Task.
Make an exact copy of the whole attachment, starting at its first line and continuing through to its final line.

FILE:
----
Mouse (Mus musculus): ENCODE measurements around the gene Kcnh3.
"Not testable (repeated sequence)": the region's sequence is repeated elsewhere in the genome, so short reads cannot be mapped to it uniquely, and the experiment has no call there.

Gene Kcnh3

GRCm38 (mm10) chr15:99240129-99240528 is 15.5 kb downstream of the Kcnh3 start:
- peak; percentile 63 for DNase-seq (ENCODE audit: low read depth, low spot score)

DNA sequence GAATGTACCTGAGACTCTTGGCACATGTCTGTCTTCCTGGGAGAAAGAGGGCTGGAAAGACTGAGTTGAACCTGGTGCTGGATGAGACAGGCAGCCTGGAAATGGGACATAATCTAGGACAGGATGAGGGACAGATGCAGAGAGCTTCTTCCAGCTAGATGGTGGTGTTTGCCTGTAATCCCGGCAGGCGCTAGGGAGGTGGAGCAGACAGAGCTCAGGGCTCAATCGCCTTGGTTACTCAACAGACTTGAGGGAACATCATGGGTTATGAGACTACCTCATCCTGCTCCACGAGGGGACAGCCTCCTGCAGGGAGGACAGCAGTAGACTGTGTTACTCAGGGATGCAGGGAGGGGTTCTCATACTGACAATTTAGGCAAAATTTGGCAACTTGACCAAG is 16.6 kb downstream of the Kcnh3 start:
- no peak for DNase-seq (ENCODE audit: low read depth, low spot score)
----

Mouse (Mus musculus): ENCODE measurements around the gene Kcnh3.
"Not testable (repeated sequence)": the region's sequence is repeated elsewhere in the genome, so short reads cannot be mapped to it uniquely, and the experiment has no call there.

Gene Kcnh3

GRCm38 (mm10) chr15:99240129-99240528 is 15.5 kb downstream of the Kcnh3 start:
- peak; percentile 63 for DNase-seq (ENCODE audit: low read depth, low spot score)

DNA sequence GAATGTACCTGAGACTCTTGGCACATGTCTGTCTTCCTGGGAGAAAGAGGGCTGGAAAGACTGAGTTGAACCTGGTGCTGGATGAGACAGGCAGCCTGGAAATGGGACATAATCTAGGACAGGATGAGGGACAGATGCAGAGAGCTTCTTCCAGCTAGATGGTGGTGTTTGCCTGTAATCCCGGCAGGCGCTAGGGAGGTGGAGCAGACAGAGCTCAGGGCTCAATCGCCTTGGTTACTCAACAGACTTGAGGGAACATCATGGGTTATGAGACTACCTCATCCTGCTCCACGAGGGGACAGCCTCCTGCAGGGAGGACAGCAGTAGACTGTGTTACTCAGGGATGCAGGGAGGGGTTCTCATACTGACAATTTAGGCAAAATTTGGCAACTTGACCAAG is 16.6 kb downstream of the Kcnh3 start:
- no peak for DNase-seq (ENCODE audit: low read depth, low spot score)